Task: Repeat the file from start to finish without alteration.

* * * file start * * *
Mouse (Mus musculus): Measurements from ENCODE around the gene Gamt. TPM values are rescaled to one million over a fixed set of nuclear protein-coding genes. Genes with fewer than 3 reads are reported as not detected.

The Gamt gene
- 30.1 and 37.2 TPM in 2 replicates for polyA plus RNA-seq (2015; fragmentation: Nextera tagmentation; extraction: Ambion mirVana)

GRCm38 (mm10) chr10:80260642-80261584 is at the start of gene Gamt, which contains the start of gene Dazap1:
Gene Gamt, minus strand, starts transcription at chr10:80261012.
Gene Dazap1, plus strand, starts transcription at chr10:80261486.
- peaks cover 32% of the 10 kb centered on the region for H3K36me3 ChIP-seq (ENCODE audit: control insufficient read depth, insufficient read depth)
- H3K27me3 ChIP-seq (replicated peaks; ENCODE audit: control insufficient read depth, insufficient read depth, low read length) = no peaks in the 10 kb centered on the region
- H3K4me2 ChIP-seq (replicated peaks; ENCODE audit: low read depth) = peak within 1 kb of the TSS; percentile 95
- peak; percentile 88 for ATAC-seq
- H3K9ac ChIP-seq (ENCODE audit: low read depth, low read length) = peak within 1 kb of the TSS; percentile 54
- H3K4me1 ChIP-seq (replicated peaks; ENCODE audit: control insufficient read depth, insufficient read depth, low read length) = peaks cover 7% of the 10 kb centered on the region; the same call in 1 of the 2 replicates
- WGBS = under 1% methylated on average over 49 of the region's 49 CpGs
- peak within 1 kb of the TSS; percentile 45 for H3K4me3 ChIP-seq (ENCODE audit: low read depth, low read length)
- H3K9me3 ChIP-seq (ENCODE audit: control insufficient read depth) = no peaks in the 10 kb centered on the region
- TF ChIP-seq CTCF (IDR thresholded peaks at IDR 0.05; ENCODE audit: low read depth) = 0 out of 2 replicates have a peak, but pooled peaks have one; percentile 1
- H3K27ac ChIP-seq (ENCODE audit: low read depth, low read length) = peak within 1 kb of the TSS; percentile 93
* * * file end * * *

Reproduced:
Mouse (Mus musculus): Measurements from ENCODE around the gene Gamt. TPM values are rescaled to one million over a fixed set of nuclear protein-coding genes. Genes with fewer than 3 reads are reported as not detected.

The Gamt gene
- 30.1 and 37.2 TPM in 2 replicates for polyA plus RNA-seq (2015; fragmentation: Nextera tagmentation; extraction: Ambion mirVana)

GRCm38 (mm10) chr10:80260642-80261584 is at the start of gene Gamt, which contains the start of gene Dazap1:
Gene Gamt, minus strand, starts transcription at chr10:80261012.
Gene Dazap1, plus strand, starts transcription at chr10:80261486.
- peaks cover 32% of the 10 kb centered on the region for H3K36me3 ChIP-seq (ENCODE audit: control insufficient read depth, insufficient read depth)
- H3K27me3 ChIP-seq (replicated peaks; ENCODE audit: control insufficient read depth, insufficient read depth, low read length) = no peaks in the 10 kb centered on the region
- H3K4me2 ChIP-seq (replicated peaks; ENCODE audit: low read depth) = peak within 1 kb of the TSS; percentile 95
- peak; percentile 88 for ATAC-seq
- H3K9ac ChIP-seq (ENCODE audit: low read depth, low read length) = peak within 1 kb of the TSS; percentile 54
- H3K4me1 ChIP-seq (replicated peaks; ENCODE audit: control insufficient read depth, insufficient read depth, low read length) = peaks cover 7% of the 10 kb centered on the region; the same call in 1 of the 2 replicates
- WGBS = under 1% methylated on average over 49 of the region's 49 CpGs
- peak within 1 kb of the TSS; percentile 45 for H3K4me3 ChIP-seq (ENCODE audit: low read depth, low read length)
- H3K9me3 ChIP-seq (ENCODE audit: control insufficient read depth) = no peaks in the 10 kb centered on the region
- TF ChIP-seq CTCF (IDR thresholded peaks at IDR 0.05; ENCODE audit: low read depth) = 0 out of 2 replicates have a peak, but pooled peaks have one; percentile 1
- H3K27ac ChIP-seq (ENCODE audit: low read depth, low read length) = peak within 1 kb of the TSS; percentile 93